• DOWNSIZING GOVERNMENT: Residents of the Tonawandas, on both sides of the canal, were for a short time governed by one village council. The original Village of Tonawanda, incorporated in 1853, consisted of four wards, with the fourth ward encompassing the more scarcely populated area north of the canal. This scenario was short-lived, and in 1857 the northern ward voted to secede from the village and once again become part of Wheatfield. The decision seems to have been due mostly to a perceived unfair sharing of tax revenues by the more powerful constituency downstate — sorry, make that downvillage. There was also an attempt to have the Village and Town of Tonawanda annexed to Buffalo in 1896, but the idea was defeated by a 387-287 margin.

 • TORNADO TOTALS TONAWANDA: In September 1898, a rare tornado hit the City of Tonawanda. After crossing over the river from Grand Island, the tornado damaged the old Murray School as well as several homes along Franklin and Kohler streets. Its worst havoc was wreaked along Fuller Avenue, where a dozen homes were severely damaged, several being leveled to the ground. No one was killed by the fierce storm, but there were numerous injuries.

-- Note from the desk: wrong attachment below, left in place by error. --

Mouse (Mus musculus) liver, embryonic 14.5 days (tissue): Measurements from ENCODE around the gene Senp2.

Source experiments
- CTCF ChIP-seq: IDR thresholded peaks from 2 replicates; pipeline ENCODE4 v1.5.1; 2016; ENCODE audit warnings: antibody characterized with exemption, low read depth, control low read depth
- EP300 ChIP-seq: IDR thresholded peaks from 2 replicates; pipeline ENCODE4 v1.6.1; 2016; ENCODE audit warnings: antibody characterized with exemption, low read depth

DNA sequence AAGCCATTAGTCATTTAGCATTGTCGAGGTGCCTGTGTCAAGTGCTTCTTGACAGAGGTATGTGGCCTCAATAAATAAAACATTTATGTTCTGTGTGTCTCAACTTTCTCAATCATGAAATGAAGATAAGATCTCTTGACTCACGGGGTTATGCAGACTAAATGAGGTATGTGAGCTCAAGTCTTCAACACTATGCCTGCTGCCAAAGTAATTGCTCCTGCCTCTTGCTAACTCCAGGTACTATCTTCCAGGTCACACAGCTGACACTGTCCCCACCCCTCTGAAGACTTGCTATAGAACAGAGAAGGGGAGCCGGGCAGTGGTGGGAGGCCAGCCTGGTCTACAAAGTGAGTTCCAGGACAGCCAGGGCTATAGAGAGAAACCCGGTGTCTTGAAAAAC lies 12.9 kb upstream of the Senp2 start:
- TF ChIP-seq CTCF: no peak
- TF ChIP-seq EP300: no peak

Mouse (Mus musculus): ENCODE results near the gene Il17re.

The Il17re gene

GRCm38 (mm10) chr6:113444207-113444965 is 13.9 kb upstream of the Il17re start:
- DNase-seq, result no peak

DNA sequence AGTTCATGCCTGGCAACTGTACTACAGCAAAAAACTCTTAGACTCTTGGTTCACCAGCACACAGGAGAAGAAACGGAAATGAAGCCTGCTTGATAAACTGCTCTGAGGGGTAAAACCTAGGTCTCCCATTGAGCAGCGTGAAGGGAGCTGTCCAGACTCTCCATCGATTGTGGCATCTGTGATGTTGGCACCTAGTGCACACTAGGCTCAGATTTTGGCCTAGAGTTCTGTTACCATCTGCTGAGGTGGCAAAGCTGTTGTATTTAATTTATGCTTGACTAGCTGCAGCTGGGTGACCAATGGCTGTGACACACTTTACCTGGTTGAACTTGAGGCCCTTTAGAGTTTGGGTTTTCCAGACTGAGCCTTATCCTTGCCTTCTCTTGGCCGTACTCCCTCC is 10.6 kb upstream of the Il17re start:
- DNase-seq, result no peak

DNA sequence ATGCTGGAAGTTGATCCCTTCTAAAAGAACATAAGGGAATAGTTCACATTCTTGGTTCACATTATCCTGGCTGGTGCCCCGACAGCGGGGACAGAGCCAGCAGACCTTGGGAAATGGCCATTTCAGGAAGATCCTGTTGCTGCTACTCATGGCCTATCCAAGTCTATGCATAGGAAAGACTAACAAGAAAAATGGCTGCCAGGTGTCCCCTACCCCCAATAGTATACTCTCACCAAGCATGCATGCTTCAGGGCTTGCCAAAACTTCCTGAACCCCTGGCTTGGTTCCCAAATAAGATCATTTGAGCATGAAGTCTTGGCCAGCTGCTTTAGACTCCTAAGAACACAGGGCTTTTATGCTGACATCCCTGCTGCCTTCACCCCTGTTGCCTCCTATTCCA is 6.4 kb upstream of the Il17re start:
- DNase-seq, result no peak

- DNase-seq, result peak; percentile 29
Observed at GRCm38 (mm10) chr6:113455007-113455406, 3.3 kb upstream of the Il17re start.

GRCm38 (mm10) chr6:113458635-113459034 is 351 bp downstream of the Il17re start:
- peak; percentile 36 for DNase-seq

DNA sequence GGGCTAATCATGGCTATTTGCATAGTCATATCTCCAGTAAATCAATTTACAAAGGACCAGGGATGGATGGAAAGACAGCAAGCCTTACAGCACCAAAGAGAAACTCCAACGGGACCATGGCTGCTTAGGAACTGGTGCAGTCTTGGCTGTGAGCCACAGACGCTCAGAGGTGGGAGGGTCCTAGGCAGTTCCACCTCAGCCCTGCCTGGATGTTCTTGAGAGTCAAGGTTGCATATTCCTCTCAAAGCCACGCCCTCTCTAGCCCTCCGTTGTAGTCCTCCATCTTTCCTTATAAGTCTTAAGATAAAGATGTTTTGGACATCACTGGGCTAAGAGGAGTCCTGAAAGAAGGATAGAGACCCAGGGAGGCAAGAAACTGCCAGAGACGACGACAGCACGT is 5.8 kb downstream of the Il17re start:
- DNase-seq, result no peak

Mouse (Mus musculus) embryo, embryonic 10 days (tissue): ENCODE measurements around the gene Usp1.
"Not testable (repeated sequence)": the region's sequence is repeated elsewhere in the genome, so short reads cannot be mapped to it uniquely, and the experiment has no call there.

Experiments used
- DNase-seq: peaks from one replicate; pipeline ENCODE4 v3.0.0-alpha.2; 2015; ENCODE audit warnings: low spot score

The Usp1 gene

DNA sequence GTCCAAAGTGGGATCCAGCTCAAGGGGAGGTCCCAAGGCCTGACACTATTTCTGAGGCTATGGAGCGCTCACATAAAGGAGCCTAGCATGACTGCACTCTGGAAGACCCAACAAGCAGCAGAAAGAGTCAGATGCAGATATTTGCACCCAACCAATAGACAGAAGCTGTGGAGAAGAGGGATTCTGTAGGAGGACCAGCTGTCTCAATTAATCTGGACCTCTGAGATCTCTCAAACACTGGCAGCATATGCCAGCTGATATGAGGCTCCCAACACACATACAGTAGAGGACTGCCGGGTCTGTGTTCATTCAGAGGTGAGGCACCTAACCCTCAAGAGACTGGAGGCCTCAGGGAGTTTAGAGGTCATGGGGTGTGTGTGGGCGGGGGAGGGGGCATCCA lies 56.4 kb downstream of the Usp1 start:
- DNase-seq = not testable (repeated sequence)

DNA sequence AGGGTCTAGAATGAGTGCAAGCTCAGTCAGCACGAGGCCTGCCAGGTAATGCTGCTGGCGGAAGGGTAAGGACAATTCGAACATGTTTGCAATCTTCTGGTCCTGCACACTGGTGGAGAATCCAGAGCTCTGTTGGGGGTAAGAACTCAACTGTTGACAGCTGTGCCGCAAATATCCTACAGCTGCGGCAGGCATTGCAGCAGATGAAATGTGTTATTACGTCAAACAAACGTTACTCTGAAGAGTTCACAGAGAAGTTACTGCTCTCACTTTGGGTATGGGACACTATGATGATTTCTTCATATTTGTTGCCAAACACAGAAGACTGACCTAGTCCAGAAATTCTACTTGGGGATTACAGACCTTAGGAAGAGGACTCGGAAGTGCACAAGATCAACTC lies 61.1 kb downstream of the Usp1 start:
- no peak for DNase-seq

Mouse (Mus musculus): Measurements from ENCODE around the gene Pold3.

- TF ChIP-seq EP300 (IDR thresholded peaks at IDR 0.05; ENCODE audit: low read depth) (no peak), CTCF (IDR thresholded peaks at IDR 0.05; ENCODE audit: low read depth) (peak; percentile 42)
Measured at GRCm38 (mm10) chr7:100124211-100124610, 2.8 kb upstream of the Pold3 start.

• TRAINS ON MAIN STREET: The primary railroad tracks running through the Tonawandas used to run down the right-of-way of Main Street in downtown Tonawanda across the canal to Webster Street. At the turn of the last century, when rail was still the predominant mode of passenger and freight travel, more than 80 trains per day rolled through downtown. The trains caused excessive soot, dirt, noise, injury and death. Around 1920, the tracks were rerouted to circumvent the downtown business district on an elevated loop that still services trains today.